Think of it like how food is ordered in a ‘50s diner. A waitress takes an order, puts the order ticket on the kitchen counter and rings a bell. The cook grabs the ticket, cooks the food, puts the order back on the counter and rings the bell. The waitress then grabs the order and takes it to the customer. It’s a process that is efficient and allows for parallel work queues (multiple wait staff and cooks).


Now imagine the customers, in this case our applications, are a mile away from the kitchen, our storage. You can absolutely have the waitress or the cook cross that distance, but it isn't very efficient. You can reduce the time to cross the distance by using a pneumatic tube pass orders to the kitchen, but someone ultimately has to walk the food. That adds delays. Again, the same is true with NVMe. You can optimize NVMe to be transferred over a network, but you’re still dealing with the physics of moving across the network.


At this stage you might stop and say ‘hey, at least our process is a lot more efficient and allows for parallelism.’ That could leave you with a solid NVMe over Fabric design. But for maximum speed what you really want is to co-locate the customers and kitchen. You want your hosts as close to the storage as possible. It’s the trade-offs that matter at that point. Sometimes you want the customers in the kitchen. And that’s what hyper-convergence is, but obviously can only grow so large. Sometimes you want a centralized kitchen and many dining rooms. That’s also what you can achieve with rack-scale solutions that put an NVMe capacity layer sufficiently close to the applications, at the ‘top of rack.’ And so on.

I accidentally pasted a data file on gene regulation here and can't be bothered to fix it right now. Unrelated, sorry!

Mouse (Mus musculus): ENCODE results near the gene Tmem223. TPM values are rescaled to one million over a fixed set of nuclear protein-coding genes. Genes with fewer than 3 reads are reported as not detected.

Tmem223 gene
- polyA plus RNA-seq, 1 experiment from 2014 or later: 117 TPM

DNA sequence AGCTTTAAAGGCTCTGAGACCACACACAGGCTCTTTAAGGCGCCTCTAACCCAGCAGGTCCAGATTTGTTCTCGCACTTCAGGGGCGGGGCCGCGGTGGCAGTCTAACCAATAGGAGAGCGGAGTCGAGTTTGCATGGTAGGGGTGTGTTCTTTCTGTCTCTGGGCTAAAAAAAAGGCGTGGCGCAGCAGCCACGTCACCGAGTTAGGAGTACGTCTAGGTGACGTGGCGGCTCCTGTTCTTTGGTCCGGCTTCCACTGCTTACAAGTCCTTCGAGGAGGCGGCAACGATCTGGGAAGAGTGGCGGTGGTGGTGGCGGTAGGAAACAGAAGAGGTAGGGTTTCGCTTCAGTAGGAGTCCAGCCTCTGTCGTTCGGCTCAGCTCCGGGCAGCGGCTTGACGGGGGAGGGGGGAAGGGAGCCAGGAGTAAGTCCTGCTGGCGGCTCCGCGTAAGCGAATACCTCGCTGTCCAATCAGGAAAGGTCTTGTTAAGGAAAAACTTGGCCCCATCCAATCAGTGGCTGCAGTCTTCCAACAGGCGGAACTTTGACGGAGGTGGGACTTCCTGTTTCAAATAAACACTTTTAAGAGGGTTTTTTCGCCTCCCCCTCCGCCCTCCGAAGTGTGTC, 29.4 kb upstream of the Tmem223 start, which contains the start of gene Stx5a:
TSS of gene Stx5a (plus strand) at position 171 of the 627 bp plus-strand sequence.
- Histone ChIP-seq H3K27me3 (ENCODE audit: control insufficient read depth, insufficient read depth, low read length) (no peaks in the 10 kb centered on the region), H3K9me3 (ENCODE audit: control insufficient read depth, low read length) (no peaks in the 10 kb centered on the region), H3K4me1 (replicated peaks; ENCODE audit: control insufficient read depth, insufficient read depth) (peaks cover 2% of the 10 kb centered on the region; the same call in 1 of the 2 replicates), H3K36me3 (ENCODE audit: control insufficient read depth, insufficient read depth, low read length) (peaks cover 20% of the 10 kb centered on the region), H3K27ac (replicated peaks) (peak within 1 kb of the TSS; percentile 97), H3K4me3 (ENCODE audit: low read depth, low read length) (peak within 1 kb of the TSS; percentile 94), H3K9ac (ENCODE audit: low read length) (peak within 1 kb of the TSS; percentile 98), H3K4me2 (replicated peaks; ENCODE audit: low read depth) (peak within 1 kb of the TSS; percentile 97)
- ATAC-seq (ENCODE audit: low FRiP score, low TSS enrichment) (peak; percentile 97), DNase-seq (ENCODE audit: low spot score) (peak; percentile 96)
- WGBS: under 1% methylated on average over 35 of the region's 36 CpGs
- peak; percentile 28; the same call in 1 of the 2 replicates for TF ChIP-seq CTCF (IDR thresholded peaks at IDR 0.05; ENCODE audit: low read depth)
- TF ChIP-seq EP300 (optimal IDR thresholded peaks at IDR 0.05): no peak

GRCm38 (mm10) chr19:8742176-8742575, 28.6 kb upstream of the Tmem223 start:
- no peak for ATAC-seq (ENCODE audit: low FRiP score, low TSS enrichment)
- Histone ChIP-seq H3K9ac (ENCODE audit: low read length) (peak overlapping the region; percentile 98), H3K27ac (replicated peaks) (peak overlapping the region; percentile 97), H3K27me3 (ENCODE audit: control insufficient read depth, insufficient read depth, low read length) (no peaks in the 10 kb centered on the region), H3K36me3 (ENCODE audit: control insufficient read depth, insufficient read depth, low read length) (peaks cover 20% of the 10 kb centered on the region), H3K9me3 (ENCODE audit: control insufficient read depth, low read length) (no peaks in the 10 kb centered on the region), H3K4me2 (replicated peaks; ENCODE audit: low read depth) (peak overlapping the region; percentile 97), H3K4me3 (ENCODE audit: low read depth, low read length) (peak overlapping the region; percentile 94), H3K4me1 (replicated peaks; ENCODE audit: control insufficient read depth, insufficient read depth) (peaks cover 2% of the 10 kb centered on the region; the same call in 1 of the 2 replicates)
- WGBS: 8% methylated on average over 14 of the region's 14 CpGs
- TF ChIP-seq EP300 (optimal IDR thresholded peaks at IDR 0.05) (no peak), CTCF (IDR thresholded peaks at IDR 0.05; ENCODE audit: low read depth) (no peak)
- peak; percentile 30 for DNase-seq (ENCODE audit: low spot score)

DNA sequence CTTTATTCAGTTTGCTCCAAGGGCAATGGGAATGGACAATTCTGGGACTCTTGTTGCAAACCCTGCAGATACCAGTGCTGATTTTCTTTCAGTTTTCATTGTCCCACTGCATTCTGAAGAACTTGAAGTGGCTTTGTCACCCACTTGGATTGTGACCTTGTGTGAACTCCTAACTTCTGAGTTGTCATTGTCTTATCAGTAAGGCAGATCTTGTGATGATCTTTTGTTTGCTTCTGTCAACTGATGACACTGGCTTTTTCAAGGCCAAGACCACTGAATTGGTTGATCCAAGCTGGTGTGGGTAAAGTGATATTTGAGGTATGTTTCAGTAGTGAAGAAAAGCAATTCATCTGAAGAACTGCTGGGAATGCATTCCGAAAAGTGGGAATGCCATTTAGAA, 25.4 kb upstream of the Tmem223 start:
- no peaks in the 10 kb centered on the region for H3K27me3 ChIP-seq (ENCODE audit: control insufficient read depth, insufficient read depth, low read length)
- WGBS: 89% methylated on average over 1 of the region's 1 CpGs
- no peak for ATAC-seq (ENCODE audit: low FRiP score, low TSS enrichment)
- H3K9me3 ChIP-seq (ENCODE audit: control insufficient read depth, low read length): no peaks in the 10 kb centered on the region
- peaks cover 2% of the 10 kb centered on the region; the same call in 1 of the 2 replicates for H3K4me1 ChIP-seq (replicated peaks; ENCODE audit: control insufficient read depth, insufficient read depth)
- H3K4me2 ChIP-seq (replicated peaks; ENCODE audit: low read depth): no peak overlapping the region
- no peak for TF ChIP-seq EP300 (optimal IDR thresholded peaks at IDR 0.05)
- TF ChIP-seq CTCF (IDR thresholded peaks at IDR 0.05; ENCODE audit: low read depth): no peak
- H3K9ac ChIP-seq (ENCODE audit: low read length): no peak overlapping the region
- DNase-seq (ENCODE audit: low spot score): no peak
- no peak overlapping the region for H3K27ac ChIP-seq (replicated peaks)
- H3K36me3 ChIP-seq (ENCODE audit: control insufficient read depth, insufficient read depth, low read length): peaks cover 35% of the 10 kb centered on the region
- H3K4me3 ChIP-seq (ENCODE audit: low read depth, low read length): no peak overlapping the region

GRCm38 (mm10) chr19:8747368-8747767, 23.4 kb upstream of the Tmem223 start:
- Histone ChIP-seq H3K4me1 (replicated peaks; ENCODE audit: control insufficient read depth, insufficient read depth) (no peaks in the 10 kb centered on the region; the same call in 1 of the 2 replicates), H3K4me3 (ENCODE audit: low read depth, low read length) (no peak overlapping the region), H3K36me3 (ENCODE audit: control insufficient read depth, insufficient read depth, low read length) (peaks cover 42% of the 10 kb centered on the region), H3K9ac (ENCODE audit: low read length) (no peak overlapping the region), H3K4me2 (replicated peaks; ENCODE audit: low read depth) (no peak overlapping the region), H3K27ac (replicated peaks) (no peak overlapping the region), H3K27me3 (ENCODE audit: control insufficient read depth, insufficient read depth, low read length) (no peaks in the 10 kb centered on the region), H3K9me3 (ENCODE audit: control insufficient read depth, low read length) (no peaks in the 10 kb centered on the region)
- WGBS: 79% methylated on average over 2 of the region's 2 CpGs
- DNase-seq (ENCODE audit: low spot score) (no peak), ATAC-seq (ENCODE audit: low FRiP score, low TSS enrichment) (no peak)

Nathan: It sounds like you’re advocating a move away from traditional storage array architectures.


J: I want to be careful because this isn’t an ‘or’ discussion, it’s an ‘and’ discussion. HCIS is solving a management problem. It’s for customers that want a compute solution with a pretty interface and freedom from storage administration. HCIS may not have nearly the same scalability as an external array, but it does allow application administrators to easily and quickly spin up VMs.


As we know though, there are customers that need scale. Scale in capacity; scale in performance and scale in the number of workloads they need to host. For these customers, HCIS isn’t going to fit the bill. Customers that need scale – scale across any vector – will want to make a trade-off in management simplicity for the enterprise growth that you get from an external array.